Uncharted Waters

Sep 29 2016   4:41PM GMT

How I Pick Development Tools

Justin Rohrman Justin Rohrman Profile: Justin Rohrman

Development tools

I spend a lot of time at community events every year. At every event, without fail, people want to talk about tools. The development community in particular seems to have a sever case of tool fetishism. At the testing events I participate in, people usually want to know what the best tool for X is. X might be front end testing, back end work, ETL testing, security, or whatever. This is a hard question to answer. I will rarely have enough information about the product they are working on, what the teams skill set it, and what problems they are trying to solve to give a reasonable answer. That, and I don’t really believe in the concept of best, anyway.

I do think there is something close to good enough for us right now. I want to talk a little about how I pick development tools, and why I do it this way.

What’s Your Problem?

The first time I was part of a tooling discussion was in 2006. The company I was working for was having a problem with regression testing taking too long. We were releasing software a little less than quarterly at that point, and pre-release testing usually took two or more weeks. The VP of development had seen someone in ops using a tool called AutoIT to automate small tasks and decided that would be perfect for us.

I spent a few days getting familiar with the tool and building a proof of concept. I ran a demo to the development directors and the VP that selected the tool and nearly every test failed because the screen resolution was different on that computer and the scripts couldn’t find objects on the page. The UI testing tools are of course more sophisticated now, they can locate UI elements several different ways, but that sort of testing wasn’t going to help us much anyway.

development tools

The problem we were having was that we were trying to release too much software at a time and developers were making a lot of bugs that was causing the team to get stuck in a find, fix, retest loop. No manner of UI testing tool was going to solve that problem. Releasing software in smaller pieces (to reduce risk) and testing more at lower levels like the unit and API would have helped. We were given an edict to go with the UI testing approach and off we went.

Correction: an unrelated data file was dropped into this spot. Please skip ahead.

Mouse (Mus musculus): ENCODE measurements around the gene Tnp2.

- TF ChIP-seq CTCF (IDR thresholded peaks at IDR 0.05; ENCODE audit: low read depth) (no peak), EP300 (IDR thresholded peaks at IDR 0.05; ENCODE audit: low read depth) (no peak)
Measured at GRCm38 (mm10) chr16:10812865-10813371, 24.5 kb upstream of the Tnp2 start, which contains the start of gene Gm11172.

Overcoming Objections

Technical staff selecting tooling are being put in a position they usually don’t have any experience with, sales. Everything cost money some how. Commercial tools will have licensing and support fees, open source tooling will more often than not cost time. Managers tend to think of things in terms of where they fit in the yearly budget. They have a limited amount of money to spend. Some of that goes to staffing, some of that goes to administrative cost, and some to a technology budget for things like tools.

For me, they key to overcoming objections was to avoid the conversation all together. Whenever possible, I would download and use tools when I wanted to solve problems as I discovered them. One time, that was a javascript framework so I could test an API, another time it was a Windows utility that could synchronize files between directories. Objections only happen when management thinks they have more expertise than you do, or you are asking to spend money. Sometimes the decision makers do have expertise in development, but today it is pretty easy to avoid spending money on tooling.

Some of you might work in companies that lock down development computers and require admin permission for any install. Unfortunately, I can’t give you any advice except to suggest there are other companies out there that don’t restrict their employees to that degree. Picking development tooling is hard, but I always get better results when I start by figuring out what problem I’m trying to solve. There is no ‘best’, and if someone tells you otherwise, they are selling something.

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